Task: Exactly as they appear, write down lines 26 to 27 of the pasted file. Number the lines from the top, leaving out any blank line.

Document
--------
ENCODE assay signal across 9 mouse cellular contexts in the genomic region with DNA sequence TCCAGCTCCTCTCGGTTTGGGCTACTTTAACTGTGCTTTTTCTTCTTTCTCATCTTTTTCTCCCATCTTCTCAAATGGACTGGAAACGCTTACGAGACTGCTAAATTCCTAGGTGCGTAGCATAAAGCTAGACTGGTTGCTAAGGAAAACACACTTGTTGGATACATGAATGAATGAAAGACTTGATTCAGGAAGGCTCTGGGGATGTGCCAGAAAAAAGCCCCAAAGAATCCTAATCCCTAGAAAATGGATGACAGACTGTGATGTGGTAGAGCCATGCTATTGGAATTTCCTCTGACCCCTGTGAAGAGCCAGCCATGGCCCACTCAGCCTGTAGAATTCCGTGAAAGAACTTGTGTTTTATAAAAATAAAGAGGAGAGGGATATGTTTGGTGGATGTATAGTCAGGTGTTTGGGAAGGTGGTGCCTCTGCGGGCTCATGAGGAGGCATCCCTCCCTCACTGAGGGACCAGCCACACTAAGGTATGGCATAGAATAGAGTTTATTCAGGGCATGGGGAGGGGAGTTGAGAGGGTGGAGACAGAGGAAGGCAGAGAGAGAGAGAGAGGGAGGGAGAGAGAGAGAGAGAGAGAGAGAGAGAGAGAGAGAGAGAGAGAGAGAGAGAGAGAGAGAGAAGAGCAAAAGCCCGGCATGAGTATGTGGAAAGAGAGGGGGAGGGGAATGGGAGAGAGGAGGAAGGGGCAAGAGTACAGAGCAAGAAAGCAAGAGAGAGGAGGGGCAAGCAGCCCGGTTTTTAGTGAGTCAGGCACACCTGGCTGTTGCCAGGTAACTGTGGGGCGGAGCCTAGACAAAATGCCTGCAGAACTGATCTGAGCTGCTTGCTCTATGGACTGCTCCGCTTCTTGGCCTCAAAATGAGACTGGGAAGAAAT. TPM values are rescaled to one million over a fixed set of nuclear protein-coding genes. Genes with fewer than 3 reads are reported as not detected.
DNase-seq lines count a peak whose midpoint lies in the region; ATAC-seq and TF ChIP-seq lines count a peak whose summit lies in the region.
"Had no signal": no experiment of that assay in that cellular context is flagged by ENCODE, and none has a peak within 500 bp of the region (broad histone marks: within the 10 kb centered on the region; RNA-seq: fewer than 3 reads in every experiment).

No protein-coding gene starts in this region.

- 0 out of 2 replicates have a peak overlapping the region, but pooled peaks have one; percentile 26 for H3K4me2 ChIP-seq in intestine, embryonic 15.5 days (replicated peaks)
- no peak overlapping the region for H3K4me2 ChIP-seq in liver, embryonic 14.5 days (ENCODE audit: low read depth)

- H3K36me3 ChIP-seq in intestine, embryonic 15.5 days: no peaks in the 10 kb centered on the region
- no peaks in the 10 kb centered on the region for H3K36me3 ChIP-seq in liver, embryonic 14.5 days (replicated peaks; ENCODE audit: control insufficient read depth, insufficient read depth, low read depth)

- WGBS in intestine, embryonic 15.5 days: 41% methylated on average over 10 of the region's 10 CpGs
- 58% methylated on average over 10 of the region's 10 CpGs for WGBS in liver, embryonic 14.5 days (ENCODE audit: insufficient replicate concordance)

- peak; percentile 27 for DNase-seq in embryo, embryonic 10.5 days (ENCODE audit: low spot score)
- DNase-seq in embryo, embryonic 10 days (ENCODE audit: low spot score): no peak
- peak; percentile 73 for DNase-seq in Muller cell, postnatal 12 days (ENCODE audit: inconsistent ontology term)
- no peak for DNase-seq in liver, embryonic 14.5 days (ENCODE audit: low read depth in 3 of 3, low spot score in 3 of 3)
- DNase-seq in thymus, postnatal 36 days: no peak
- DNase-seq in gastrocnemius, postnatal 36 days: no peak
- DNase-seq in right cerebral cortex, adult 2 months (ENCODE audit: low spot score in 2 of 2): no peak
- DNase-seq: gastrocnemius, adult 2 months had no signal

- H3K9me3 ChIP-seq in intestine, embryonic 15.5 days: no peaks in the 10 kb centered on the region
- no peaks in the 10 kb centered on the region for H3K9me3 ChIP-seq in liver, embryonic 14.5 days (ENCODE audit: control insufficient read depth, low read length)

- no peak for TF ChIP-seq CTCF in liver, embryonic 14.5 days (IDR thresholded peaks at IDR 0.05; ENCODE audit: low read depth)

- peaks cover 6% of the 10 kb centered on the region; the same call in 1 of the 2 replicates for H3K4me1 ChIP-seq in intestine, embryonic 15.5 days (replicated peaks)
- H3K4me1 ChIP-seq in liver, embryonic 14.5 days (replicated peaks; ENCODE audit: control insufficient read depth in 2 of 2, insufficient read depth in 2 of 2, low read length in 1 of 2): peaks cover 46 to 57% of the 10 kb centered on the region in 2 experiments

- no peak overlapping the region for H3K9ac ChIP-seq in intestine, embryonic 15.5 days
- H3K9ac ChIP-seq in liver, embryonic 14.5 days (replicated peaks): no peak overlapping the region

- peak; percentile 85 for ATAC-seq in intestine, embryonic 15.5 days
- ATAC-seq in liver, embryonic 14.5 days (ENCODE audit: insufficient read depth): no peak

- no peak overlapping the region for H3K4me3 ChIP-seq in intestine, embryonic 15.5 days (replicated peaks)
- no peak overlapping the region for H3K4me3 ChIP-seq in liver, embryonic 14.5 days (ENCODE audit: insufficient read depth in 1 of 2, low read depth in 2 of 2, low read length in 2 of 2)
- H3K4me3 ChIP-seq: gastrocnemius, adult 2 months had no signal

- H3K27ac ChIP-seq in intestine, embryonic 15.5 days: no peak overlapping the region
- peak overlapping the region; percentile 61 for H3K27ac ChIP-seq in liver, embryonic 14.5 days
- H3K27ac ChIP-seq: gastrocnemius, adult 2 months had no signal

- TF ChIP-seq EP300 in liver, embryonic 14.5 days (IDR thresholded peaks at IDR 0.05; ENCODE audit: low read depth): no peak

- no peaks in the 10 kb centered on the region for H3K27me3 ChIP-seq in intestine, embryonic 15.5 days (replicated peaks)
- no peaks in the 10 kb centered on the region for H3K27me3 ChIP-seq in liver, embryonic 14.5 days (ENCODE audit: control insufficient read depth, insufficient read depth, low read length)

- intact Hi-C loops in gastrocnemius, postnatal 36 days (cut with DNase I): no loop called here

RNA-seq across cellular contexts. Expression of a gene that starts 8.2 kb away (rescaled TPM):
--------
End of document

- peak; percentile 85 for ATAC-seq in intestine, embryonic 15.5 days
- ATAC-seq in liver, embryonic 14.5 days (ENCODE audit: insufficient read depth): no peak